Professionals form cooperative social enterprises
The Observer reports in “Nurses' co-op to bid for NHS work”, by Nick Mathiason on Sunday November 13, that throughout the country doctors and dentists are beginning to form themselves into employee-owned co-operatives in a bid to win contracts from National Health Service commissioners. But they are finding it hard, as there appears to be a bias towards giving work to mainstream businesses’.
This is entirely consistent with the growth of the (virtual) professional community as an important new organisational form. In this example the professional community also has a social enterprise dimension.
The main challenge in these co-operative communities is the same as the challenge in virtual networks and business clusters – persuading risk-averse procurement managers that they are not risking their pensions by selecting a community or network instead of a traditional large monolithic supplier.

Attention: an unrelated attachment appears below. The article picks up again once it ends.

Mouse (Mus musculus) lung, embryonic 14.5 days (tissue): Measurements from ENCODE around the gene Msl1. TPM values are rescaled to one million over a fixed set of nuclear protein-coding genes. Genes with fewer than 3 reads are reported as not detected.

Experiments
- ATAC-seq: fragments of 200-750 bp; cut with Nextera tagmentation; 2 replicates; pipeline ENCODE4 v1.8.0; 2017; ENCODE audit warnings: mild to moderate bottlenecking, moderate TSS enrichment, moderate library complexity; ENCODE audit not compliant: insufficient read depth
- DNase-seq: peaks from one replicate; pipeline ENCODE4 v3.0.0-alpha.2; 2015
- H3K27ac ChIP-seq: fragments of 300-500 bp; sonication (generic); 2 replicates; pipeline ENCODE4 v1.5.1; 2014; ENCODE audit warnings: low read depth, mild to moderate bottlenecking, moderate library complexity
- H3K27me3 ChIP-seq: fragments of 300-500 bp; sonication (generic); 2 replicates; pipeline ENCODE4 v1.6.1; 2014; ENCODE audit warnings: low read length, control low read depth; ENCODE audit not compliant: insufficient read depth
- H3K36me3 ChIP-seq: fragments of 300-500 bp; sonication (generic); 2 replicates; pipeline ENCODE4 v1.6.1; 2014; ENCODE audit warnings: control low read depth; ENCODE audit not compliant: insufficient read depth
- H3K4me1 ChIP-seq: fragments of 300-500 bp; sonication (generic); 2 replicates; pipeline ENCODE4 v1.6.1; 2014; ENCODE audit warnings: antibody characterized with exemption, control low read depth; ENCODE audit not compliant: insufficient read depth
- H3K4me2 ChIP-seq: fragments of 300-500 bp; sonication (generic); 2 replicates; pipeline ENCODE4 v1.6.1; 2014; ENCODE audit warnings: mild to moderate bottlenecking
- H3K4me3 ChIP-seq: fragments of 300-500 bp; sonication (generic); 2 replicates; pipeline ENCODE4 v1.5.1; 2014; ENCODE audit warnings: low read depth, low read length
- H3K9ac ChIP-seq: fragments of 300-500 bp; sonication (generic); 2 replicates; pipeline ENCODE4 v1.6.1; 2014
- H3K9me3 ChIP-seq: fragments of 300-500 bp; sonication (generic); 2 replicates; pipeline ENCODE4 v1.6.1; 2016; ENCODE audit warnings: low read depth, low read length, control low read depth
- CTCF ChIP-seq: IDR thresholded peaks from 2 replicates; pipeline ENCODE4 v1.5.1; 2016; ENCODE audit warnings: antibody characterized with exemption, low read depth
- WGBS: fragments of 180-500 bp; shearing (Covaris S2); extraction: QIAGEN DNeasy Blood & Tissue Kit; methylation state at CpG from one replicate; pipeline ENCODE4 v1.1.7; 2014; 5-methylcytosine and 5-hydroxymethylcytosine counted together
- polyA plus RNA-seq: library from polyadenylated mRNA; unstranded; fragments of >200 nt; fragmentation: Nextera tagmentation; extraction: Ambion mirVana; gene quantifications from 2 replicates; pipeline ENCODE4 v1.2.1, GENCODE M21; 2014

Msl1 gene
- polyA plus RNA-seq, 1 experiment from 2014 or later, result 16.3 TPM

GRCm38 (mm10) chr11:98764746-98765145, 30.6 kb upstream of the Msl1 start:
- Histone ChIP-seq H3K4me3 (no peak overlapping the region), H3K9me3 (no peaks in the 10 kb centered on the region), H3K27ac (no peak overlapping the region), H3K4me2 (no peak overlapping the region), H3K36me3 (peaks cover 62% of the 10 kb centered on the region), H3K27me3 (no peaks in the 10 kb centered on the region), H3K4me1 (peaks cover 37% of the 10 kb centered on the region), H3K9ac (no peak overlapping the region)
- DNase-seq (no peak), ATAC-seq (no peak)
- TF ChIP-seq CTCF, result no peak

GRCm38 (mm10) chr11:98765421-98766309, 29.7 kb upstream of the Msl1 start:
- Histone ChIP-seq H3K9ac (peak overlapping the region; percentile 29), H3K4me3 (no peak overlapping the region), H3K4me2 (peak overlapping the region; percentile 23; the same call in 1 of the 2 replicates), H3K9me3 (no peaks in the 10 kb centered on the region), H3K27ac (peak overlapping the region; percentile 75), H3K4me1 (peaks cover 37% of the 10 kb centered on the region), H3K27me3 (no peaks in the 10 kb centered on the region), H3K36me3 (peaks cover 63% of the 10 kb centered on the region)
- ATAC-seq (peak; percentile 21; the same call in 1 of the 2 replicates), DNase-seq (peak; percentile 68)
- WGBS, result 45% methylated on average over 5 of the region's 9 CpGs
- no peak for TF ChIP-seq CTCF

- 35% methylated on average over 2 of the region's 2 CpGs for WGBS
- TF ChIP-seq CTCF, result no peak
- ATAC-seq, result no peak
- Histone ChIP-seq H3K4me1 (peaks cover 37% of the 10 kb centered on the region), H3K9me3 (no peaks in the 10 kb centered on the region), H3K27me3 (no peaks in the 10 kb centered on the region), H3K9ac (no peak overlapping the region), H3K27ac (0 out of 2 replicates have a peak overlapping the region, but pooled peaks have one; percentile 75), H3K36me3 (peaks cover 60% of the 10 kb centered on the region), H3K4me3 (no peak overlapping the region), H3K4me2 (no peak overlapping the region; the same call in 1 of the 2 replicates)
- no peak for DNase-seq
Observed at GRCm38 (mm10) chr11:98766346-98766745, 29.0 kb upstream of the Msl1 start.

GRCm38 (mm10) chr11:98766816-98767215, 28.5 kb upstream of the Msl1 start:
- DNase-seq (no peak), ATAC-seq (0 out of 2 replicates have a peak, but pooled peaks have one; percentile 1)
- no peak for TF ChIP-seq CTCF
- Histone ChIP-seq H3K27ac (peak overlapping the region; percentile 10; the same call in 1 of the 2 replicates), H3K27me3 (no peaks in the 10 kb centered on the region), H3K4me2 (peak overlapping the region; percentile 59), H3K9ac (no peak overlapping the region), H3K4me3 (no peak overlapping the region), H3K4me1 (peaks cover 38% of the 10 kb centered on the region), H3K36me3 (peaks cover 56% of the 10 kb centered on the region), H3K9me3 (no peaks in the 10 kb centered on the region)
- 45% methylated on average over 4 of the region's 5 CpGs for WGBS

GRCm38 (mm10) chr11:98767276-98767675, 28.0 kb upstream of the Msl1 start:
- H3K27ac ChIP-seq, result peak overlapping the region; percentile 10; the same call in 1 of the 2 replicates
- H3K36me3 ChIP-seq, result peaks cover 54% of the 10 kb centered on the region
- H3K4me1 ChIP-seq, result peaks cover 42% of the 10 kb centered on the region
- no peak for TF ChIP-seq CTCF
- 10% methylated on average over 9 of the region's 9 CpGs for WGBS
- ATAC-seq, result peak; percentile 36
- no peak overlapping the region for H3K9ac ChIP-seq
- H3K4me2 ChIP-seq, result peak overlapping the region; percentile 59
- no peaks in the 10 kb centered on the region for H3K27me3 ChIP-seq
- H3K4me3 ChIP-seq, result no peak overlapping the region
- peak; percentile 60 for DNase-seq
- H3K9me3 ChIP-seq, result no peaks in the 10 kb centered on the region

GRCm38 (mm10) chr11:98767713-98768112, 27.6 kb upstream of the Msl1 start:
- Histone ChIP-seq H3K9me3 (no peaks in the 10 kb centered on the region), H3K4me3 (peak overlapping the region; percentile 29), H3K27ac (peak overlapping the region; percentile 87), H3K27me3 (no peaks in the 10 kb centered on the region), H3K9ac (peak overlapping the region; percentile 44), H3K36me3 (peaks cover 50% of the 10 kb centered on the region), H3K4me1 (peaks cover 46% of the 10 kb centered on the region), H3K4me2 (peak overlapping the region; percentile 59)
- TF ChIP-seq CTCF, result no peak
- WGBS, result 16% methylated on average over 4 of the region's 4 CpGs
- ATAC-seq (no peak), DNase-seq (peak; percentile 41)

Bioteams Books Reviews
Humans and animals do not need complete information to act; they can operate on various clues provided there is a sufficient context. Organizational teams can also use this thin slicing technique in conjunction with short messaging to enhance their performance. Malcolm Gladwell’s introspective book Blink digs deep into the abyss of human cognition to illustrate the human ability to think at a subconscious level. The idea of thin slicing is used where one is introduced to only a few snippets of information which lead to a series of conclusions based on moments of rapid cognition – an ability claimed to be intrinsically dormant in most humans. By bioteams guest author Max Bhanabhai.